The Church in New Zealand is determined to listen, learn and reflect on the evidence of survivors given to the first faith-based redress hearings of the country's Royal Commission into Abuse in Care. Source: NZCBC.
“The Catholic bishops and congregational leaders are committed to upholding their responsibilities to act to stop abuse in the Catholic Church and to learn the lessons of how to respond to what has happened,” said Catherine Fyfe, chair of Te Rōpū Tautoko, the Church agency formed to co-ordinate and manage cooperation between the royal commission and the Church, as represented by the NZ Catholic Bishops Conference and the Congregational Leaders Conference (CLCANZ).
Te Rōpū Tautoko has provided thousands of pages of requested historical documents to the commission.
Cardinal John Dew, representing the bishops and their six dioceses on Te Rōpū Tautoko, said: “The bishops and congregational leaders asked to be included in the work of the royal commission. They are committed to working with it, for events of the past to be examined transparently and openly, and to implement the commission’s eventual recommendations.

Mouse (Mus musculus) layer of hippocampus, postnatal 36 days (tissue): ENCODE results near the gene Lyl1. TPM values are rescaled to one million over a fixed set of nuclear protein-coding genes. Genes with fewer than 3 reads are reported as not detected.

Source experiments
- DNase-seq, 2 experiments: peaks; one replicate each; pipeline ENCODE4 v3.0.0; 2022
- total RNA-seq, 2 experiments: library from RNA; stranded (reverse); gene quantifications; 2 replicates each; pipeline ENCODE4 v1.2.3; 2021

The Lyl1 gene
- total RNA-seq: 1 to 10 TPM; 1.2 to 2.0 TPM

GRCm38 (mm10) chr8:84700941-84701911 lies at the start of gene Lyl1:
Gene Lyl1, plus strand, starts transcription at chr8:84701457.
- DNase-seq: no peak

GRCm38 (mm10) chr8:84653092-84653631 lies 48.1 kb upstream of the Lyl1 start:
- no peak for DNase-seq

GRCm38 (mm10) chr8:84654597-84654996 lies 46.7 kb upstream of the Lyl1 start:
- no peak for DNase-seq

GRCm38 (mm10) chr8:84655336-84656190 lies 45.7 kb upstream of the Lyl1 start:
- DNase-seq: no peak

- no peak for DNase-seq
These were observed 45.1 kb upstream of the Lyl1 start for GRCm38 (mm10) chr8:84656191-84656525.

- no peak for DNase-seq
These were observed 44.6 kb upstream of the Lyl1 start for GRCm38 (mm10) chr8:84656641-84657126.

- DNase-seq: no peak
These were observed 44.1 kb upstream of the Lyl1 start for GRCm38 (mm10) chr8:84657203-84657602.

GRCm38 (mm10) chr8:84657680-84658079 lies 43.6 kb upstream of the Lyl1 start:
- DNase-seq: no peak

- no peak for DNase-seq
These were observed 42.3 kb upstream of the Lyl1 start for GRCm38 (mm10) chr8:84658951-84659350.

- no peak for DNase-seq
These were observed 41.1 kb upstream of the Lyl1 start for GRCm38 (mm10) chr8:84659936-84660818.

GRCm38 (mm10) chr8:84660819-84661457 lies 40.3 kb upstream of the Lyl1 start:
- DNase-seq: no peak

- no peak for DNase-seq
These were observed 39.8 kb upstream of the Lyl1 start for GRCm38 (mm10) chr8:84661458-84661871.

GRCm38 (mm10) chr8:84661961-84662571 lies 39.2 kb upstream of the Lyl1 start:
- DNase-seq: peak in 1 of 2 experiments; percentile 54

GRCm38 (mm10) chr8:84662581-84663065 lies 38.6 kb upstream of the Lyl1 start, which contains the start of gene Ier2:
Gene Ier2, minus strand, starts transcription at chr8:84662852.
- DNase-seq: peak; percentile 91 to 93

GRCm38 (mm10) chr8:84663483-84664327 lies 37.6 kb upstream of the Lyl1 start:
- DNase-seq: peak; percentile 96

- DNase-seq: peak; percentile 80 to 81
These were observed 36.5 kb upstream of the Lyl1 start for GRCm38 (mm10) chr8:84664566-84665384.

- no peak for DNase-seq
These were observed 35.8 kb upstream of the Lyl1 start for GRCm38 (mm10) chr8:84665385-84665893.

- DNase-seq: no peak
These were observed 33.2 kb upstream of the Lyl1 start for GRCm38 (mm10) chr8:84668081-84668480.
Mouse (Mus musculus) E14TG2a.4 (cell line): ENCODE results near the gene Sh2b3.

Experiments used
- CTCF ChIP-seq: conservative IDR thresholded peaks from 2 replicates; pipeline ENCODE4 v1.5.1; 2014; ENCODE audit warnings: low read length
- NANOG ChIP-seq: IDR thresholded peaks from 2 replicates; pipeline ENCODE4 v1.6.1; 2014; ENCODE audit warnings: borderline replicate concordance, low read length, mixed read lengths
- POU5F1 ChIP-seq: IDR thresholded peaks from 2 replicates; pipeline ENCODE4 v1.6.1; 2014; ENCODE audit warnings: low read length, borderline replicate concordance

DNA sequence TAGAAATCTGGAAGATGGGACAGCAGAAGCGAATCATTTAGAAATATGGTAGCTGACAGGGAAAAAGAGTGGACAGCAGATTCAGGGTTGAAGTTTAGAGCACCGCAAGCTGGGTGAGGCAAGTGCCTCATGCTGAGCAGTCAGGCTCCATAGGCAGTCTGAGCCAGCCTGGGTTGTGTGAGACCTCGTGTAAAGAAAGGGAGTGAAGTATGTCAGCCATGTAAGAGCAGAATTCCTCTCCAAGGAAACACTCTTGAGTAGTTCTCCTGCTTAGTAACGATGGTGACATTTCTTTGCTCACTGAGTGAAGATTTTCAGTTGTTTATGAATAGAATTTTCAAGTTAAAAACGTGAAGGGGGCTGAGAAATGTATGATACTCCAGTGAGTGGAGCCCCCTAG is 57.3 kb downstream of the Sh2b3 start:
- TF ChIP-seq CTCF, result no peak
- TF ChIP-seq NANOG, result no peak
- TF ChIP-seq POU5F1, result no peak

“We acknowledge the harm caused to many and express our profound sorrow.”
Sr Margaret Anne Mills, president of CLCANZ, which represents 43 Catholic religious entities on Te Rōpū Tautoko, praised the courage of survivors who have come forward to share their experiences: “We will be listening very carefully to what survivors have to say, reflecting on their evidence and learning from their experiences.”
This first part of the royal commission’s faith-based redress hearings began in Auckland yesterday and heard evidence from survivors of abuse in the Catholic Church, Anglican Church and Salvation Army.
Woman abused at age five urges reform in Catholic Church (Radio New Zealand)